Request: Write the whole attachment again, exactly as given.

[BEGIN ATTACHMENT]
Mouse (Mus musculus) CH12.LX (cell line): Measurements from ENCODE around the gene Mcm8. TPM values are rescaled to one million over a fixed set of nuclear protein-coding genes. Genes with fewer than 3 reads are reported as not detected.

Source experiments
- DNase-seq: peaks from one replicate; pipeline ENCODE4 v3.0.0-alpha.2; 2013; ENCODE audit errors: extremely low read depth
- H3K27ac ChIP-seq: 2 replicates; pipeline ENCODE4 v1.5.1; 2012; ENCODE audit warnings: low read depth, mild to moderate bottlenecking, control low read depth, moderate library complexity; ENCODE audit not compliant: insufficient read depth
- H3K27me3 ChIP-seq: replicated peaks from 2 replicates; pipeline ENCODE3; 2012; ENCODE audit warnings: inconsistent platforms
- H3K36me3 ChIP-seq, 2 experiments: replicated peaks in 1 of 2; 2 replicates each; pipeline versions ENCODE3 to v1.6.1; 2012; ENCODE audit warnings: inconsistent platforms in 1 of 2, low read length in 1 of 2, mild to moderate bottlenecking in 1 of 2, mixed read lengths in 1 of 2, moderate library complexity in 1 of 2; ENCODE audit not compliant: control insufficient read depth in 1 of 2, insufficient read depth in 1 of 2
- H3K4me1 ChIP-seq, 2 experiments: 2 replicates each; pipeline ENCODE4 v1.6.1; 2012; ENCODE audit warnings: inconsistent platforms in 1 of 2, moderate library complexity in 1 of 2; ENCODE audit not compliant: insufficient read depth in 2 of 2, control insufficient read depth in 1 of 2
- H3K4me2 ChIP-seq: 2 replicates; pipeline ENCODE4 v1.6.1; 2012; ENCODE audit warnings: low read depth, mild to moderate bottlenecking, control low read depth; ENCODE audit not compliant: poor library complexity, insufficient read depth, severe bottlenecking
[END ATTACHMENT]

Mouse (Mus musculus) CH12.LX (cell line): Measurements from ENCODE around the gene Mcm8. TPM values are rescaled to one million over a fixed set of nuclear protein-coding genes. Genes with fewer than 3 reads are reported as not detected.

Source experiments
- DNase-seq: peaks from one replicate; pipeline ENCODE4 v3.0.0-alpha.2; 2013; ENCODE audit errors: extremely low read depth
- H3K27ac ChIP-seq: 2 replicates; pipeline ENCODE4 v1.5.1; 2012; ENCODE audit warnings: low read depth, mild to moderate bottlenecking, control low read depth, moderate library complexity; ENCODE audit not compliant: insufficient read depth
- H3K27me3 ChIP-seq: replicated peaks from 2 replicates; pipeline ENCODE3; 2012; ENCODE audit warnings: inconsistent platforms
- H3K36me3 ChIP-seq, 2 experiments: replicated peaks in 1 of 2; 2 replicates each; pipeline versions ENCODE3 to v1.6.1; 2012; ENCODE audit warnings: inconsistent platforms in 1 of 2, low read length in 1 of 2, mild to moderate bottlenecking in 1 of 2, mixed read lengths in 1 of 2, moderate library complexity in 1 of 2; ENCODE audit not compliant: control insufficient read depth in 1 of 2, insufficient read depth in 1 of 2
- H3K4me1 ChIP-seq, 2 experiments: 2 replicates each; pipeline ENCODE4 v1.6.1; 2012; ENCODE audit warnings: inconsistent platforms in 1 of 2, moderate library complexity in 1 of 2; ENCODE audit not compliant: insufficient read depth in 2 of 2, control insufficient read depth in 1 of 2
- H3K4me2 ChIP-seq: 2 replicates; pipeline ENCODE4 v1.6.1; 2012; ENCODE audit warnings: low read depth, mild to moderate bottlenecking, control low read depth; ENCODE audit not compliant: poor library complexity, insufficient read depth, severe bottlenecking